An audit is an objective examination and evaluation of the financial statements of a company to ensure that they reflect a true, fair and accurate picture of the financial position of the company. This audit is performed by the Statutory Auditors of the company. The report issued by the auditors, called the independent Audit Report, is presented to the shareholders and other stakeholders of the company. This report gives an independent assurance to the shareholders, who are the owners of the company, that the financials prepared by the management are true and fair. The users, of financial statements, like investors, lenders, shareholders etc. base a number of their decisions and plans on information contained in the Audit Report of any company.

There are two types of opinions that an Auditor gives in the Audit report i.e., unmodified opinion (such reports are called unqualified reports) and modified opinion (such reports are called qualified reports).

An unqualified report is a clean report. It indicates that in the auditor's judgment, the company's financial statements are fairly and appropriately presented, without any identified exceptions, and in compliance with generally accepted accounting principles. It does not judge the financial position of the company or interpret the financial data. It indicates that as a result of the test check done during the audit, the auditor has enough information to conclude that the company's financial statements conform to accounting principles, and fairly present the company's financial position for the stated time frame. It is issued when the auditor believes that all changes, accounting policies and their application and effects, have accurately been disclosed.

A qualified report however means all is not well with the financials. An auditor can qualify a report when:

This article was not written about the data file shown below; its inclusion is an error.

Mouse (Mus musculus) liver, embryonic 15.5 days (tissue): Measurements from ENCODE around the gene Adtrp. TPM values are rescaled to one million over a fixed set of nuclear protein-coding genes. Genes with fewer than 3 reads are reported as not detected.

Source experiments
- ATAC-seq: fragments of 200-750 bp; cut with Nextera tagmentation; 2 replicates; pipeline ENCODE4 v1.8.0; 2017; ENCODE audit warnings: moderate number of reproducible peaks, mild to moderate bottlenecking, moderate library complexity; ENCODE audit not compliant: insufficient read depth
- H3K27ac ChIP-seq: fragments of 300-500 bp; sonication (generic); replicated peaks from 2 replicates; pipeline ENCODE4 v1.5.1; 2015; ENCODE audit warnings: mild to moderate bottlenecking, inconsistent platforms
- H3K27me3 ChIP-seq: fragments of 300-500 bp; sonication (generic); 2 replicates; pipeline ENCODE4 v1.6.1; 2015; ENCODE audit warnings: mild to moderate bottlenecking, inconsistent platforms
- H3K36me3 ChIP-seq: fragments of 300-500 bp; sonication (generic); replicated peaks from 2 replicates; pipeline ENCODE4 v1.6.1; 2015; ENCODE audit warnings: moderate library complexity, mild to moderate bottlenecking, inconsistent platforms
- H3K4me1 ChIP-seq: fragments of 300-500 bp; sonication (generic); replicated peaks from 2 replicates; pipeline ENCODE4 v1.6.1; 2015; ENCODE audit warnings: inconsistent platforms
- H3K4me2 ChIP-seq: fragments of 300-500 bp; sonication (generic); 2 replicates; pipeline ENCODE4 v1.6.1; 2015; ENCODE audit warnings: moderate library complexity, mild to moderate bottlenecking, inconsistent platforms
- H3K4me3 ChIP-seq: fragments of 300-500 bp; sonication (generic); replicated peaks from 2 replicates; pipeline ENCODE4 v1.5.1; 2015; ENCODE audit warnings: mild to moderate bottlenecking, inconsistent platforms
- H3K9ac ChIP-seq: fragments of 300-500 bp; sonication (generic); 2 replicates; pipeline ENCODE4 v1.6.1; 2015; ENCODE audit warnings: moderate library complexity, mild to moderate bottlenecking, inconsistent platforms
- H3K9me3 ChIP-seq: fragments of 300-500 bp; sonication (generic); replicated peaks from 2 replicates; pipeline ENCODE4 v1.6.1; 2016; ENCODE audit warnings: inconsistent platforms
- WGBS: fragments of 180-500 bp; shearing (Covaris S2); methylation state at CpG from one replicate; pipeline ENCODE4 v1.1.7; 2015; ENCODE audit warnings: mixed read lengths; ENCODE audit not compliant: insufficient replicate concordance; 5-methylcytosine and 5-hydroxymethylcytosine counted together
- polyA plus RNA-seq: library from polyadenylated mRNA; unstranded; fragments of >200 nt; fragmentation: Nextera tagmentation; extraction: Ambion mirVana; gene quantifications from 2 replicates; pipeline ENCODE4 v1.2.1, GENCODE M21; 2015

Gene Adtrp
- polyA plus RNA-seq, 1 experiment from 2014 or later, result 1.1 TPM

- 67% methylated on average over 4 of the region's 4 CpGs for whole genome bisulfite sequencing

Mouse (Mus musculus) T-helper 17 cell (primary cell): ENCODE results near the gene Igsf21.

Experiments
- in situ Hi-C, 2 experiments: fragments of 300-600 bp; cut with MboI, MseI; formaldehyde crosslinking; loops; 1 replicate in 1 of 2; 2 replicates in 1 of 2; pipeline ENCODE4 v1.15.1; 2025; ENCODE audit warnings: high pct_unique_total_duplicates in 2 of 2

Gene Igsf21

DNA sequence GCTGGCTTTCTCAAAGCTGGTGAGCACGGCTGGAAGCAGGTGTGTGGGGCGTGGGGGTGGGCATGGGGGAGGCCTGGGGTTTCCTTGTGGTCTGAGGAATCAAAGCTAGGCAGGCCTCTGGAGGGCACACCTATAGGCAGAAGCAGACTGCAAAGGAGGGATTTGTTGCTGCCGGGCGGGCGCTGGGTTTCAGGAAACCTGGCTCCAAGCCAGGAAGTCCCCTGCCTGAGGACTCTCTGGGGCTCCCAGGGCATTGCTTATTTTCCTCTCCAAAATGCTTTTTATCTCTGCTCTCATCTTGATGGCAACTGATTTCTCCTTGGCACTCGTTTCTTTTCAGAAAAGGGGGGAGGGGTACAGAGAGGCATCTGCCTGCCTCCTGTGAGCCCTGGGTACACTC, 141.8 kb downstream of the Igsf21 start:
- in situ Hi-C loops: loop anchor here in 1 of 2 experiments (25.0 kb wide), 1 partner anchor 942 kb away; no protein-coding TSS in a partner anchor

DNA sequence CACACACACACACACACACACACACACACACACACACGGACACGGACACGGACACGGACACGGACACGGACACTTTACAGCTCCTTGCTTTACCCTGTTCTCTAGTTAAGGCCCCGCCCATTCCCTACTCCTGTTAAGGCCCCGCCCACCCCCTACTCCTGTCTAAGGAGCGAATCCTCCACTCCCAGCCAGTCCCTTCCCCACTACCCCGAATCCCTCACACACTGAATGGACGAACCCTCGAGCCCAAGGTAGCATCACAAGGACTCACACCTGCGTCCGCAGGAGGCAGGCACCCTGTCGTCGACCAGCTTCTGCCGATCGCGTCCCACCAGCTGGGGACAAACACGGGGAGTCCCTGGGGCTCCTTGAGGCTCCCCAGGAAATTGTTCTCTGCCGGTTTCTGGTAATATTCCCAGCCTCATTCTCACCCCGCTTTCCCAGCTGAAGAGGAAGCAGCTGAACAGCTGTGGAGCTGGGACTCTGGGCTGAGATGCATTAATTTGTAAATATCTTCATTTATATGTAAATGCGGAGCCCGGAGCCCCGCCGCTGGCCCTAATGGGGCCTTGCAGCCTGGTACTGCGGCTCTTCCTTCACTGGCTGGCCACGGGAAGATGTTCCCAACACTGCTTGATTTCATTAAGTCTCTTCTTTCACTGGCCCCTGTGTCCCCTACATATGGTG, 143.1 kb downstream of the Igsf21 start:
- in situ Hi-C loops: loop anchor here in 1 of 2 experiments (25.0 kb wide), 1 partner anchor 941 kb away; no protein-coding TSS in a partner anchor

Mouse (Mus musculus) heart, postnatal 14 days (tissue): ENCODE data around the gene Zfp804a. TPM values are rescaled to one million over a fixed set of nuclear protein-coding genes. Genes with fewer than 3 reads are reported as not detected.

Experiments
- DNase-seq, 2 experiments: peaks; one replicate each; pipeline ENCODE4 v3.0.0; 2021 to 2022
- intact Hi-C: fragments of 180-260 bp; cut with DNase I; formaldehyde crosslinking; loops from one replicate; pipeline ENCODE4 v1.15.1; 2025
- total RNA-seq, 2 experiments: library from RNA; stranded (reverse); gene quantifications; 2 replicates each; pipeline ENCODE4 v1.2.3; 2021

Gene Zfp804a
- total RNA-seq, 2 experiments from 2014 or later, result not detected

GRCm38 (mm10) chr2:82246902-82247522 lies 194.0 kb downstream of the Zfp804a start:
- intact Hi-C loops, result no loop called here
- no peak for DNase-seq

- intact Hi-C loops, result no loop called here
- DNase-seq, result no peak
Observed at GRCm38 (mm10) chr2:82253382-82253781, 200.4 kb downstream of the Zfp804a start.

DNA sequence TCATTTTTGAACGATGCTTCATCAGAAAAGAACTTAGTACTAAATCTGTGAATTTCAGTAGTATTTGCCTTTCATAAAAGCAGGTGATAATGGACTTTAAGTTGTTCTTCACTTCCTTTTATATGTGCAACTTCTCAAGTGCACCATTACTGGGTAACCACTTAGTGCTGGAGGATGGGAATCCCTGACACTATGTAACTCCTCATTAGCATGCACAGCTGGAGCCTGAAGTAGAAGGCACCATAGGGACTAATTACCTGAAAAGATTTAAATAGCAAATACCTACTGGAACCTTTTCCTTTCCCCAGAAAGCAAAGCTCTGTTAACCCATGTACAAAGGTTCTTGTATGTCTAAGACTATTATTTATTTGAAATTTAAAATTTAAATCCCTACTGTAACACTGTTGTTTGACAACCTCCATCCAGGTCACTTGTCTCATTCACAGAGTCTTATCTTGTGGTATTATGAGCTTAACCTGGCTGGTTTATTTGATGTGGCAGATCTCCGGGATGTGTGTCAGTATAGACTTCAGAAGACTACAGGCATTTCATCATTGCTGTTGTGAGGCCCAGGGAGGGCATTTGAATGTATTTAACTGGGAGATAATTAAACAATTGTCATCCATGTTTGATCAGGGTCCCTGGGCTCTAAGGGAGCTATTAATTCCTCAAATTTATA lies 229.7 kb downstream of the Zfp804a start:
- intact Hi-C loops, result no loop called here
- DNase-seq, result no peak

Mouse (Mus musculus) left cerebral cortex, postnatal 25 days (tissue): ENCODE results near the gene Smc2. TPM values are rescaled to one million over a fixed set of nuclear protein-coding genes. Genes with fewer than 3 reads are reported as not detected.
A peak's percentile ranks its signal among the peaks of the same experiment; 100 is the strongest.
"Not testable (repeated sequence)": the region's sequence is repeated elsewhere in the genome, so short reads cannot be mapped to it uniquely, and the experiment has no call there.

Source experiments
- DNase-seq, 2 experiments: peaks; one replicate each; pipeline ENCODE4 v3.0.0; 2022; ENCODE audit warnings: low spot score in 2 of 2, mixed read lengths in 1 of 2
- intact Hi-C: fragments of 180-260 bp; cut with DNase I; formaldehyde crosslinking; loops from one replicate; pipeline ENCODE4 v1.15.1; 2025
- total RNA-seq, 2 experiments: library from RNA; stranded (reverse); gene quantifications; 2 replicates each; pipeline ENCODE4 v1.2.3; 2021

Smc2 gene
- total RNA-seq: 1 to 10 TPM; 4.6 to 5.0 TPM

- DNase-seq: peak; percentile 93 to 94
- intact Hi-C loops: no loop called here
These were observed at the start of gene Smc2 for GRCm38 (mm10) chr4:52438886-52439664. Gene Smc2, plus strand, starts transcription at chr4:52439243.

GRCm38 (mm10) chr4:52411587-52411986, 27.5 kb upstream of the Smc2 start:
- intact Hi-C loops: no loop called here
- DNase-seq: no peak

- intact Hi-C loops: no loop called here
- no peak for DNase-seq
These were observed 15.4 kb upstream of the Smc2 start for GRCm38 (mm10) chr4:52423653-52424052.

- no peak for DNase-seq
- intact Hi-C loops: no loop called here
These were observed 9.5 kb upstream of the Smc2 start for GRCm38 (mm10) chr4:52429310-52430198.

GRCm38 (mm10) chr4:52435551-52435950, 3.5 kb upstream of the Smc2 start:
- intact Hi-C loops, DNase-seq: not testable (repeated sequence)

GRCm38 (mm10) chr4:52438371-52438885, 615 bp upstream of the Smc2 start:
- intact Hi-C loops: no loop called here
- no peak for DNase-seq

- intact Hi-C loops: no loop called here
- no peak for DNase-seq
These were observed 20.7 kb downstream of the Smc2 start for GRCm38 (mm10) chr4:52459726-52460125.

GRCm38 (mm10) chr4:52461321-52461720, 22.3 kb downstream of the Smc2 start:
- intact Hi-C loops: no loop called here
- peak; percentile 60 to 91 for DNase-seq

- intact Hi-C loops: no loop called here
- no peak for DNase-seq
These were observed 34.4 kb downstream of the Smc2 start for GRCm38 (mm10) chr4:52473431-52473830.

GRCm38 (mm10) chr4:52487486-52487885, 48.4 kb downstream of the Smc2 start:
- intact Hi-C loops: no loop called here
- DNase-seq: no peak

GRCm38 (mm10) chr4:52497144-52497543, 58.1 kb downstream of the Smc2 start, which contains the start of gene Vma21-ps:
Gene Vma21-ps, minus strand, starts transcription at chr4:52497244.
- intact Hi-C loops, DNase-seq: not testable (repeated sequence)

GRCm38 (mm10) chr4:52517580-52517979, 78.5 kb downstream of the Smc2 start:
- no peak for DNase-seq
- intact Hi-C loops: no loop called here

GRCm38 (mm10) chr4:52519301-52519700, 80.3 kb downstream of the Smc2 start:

(a) The auditor concludes that, based on the audit evidence obtained, the financial statements as a whole are not free from material misstatement; or
(b) The auditor is unable to obtain sufficient appropriate audit evidence to conclude that the financial statements as a whole are free from material misstatement.

A qualified report can be in one of three forms (i) a qualified opinion, (ii) an adverse opinion or (iii) a disclaimer of opinion. Standard on Auditing (SA) 705 issued by the Institute of Chartered Accountants of India (ICAI), which is on Modifications to the Opinion in the Independent Auditor’s Report, states under what situations is a modification to the Auditor’s opinion required to be given.

A qualified opinion is an auditor's opinion that the financials are generally okay, with the exception of some specified area(s), which have been reported by him. These may or may not have a material impact on the financials of the company.

An adverse opinion is an opinion by the auditor that the financial reports contain gross misstatements and these can have material impact on the financials of the company.

A Disclaimer of Opinion is provided when an auditor is not able to obtain sufficient evidence on which to base his opinion, or when there are several uncertainties which could have an impact on the financials. This impact may or may not be material.

In the event of an audit report being unmodified, auditors can also include a paragraph titled Emphasis of Matter. This forms a part of the Audit Report in a situation when the Auditors conclude that there is an item which is important enough for the users of the financial statements to know. This is as per as per Standard on Auditing (SA) 706, Emphasis of Matter Paragraphs and Other Matter Paragraphs in the Independent Auditor’s Report.

Readers of the financial statements should focus on whether the auditor’s report is qualified or unqualified. Irrespective of the category of qualification, a qualification means all is not well.


Prerna Mohan